Globalization has become increasingly questioned in the past few years, particularly in the developed countries, as a result of many converging factors. Cross-border trade and financial flows, which expanded rapidly in the 1990s, slowed heavily after the financial crisis of 2008 and 2009. Cross-border digital flows were not affected by the crisis and maintained their exponential growth. The slowdown in trade, foreign direct investment and other financial flows reflects lacklustre global economic growth in the post-crisis period and has led to high unemployment and wage stagnation, particularly in Europe. In addition, income distribution has deteriorated in practically all the advanced economies in the past few decades, and immigration to the United States and Europe has risen steadily. Another source of the mounting discontent in developed countries is the lack of coordination or global public goods capable of mitigating the social and political tensions associated with this phase of hyperglobalization.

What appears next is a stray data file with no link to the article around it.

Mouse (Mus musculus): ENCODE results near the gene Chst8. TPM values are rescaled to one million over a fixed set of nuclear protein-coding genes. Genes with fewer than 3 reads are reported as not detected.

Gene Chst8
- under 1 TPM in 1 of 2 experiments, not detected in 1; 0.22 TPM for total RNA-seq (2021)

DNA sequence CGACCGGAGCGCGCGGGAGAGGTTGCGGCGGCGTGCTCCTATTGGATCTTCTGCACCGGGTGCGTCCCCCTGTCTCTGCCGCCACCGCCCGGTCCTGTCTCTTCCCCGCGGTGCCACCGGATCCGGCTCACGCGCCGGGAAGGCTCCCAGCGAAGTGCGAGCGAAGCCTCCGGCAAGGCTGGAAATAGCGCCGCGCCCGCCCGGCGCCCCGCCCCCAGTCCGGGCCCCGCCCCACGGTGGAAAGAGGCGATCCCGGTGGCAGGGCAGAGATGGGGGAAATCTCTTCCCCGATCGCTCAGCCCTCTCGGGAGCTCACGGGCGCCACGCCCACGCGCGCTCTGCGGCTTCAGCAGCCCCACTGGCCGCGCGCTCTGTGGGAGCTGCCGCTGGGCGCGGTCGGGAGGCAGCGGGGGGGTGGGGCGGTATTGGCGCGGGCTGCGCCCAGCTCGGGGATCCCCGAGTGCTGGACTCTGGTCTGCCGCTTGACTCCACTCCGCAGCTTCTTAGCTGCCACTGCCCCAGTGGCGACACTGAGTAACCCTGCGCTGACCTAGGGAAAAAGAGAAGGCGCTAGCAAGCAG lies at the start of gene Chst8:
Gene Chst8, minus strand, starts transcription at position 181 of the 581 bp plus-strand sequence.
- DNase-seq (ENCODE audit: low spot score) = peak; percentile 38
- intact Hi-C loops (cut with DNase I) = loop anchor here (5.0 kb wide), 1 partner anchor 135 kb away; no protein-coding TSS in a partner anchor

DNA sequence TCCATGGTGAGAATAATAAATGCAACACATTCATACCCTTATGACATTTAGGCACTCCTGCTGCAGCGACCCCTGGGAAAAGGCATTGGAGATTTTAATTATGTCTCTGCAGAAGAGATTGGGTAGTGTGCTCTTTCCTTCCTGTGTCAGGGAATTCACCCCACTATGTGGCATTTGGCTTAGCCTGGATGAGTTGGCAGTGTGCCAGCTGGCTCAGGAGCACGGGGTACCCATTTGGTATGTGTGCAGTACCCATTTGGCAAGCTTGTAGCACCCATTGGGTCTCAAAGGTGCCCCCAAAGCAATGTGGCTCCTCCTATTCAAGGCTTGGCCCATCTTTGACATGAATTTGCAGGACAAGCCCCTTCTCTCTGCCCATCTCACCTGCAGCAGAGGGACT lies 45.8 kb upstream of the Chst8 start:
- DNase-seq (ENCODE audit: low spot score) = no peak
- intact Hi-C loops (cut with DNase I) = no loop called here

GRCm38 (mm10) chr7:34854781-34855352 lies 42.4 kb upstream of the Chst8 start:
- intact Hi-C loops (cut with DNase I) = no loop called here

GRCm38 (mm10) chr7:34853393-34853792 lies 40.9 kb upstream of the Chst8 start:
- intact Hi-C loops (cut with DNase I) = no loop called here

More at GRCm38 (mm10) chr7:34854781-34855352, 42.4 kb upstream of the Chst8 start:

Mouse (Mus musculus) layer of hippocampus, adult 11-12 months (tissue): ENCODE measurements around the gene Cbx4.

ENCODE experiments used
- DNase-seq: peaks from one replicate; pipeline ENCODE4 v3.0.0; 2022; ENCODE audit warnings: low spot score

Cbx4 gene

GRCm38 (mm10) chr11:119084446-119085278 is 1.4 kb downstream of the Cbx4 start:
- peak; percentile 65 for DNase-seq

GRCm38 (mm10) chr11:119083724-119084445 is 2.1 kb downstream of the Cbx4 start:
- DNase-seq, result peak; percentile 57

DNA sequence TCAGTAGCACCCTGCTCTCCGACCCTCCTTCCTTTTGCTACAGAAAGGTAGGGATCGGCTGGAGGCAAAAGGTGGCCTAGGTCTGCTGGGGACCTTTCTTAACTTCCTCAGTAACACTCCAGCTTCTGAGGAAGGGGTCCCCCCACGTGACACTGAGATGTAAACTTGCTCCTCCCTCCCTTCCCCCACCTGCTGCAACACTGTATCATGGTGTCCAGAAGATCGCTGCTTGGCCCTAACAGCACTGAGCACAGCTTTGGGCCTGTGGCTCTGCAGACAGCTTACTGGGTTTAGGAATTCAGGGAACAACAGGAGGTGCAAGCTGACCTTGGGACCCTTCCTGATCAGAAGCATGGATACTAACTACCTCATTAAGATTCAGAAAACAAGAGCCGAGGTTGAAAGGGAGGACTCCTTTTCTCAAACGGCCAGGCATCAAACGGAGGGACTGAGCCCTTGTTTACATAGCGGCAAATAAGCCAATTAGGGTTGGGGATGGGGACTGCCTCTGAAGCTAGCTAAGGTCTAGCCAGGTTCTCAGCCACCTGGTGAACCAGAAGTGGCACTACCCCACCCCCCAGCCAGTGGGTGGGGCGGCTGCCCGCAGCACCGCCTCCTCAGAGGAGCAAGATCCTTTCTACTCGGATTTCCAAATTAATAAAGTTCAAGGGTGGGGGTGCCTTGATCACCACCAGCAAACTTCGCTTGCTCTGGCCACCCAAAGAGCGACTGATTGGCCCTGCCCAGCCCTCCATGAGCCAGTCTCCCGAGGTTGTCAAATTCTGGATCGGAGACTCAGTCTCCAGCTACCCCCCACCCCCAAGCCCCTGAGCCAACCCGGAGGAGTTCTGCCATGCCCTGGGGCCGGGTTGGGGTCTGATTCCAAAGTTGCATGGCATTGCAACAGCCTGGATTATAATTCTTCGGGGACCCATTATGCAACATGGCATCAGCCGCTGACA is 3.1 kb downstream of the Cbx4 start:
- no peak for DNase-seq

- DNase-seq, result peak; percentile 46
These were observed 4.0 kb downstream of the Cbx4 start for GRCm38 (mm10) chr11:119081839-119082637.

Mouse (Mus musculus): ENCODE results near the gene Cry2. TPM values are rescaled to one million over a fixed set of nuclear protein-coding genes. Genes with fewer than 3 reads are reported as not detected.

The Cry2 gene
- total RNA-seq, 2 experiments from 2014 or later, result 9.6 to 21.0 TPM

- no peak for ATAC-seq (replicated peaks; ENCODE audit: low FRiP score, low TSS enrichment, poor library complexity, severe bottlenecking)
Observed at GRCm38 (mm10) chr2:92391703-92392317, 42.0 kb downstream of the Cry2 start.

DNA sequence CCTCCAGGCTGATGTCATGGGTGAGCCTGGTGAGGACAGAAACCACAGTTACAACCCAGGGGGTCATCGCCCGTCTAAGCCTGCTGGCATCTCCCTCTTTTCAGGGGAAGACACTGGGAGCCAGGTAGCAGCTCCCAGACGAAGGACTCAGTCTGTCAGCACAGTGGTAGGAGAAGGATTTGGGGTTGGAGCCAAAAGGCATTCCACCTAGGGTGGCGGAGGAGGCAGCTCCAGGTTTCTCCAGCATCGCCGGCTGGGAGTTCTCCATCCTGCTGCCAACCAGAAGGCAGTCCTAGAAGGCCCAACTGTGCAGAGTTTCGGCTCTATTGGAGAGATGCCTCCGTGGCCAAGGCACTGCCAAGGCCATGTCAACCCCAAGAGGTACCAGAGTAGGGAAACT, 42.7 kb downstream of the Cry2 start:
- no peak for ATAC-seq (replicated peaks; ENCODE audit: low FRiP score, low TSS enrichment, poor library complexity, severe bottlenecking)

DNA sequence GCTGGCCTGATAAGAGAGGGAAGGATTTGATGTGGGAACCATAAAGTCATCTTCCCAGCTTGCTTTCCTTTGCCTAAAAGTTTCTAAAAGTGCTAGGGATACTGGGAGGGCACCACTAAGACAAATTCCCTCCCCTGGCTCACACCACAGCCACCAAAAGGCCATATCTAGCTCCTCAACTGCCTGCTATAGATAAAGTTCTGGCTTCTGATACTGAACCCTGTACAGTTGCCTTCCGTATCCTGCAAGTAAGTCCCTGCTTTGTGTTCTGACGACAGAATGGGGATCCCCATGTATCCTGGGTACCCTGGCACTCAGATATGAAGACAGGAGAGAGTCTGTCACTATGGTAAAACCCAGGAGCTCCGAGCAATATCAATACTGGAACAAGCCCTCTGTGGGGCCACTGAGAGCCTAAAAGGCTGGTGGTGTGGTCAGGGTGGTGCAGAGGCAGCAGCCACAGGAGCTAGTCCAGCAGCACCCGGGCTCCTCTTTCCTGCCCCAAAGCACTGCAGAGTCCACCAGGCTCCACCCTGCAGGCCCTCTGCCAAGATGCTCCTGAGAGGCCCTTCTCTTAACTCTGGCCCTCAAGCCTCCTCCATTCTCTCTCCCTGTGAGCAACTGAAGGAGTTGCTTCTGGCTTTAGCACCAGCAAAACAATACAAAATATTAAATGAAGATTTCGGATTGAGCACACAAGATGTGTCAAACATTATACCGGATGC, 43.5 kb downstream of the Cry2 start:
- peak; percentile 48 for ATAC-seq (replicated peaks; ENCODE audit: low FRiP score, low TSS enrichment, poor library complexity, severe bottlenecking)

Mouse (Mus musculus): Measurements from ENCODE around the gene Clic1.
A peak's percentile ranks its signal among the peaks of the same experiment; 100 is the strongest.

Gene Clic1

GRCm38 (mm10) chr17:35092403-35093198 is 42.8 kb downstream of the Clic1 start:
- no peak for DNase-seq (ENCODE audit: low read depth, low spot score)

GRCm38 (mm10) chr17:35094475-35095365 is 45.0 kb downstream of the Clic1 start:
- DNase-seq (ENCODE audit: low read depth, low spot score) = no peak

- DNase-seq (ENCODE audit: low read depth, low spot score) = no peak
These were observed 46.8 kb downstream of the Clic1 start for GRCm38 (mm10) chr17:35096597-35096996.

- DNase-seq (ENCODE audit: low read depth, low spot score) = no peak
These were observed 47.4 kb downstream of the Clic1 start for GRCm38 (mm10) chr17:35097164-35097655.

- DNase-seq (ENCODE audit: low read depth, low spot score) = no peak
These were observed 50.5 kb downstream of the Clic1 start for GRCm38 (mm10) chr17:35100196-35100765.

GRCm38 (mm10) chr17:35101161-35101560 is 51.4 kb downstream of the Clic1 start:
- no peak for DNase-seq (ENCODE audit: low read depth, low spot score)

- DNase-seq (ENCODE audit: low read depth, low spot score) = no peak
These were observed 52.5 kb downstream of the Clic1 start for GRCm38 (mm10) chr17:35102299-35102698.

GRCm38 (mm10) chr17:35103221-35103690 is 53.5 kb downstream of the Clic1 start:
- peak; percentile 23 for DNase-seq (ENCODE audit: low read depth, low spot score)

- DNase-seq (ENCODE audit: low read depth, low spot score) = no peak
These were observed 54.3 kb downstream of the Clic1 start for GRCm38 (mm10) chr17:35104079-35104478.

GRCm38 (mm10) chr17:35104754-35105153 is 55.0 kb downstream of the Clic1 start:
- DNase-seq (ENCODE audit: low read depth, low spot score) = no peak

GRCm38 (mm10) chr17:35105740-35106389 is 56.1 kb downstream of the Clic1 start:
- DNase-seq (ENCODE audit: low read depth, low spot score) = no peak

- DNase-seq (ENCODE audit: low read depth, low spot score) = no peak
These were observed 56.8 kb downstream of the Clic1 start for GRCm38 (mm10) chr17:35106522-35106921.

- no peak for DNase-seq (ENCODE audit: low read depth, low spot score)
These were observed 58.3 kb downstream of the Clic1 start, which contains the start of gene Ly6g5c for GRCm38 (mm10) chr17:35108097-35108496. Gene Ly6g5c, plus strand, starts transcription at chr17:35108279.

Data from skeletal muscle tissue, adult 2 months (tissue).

Related Subject(s): Economic and Social Development
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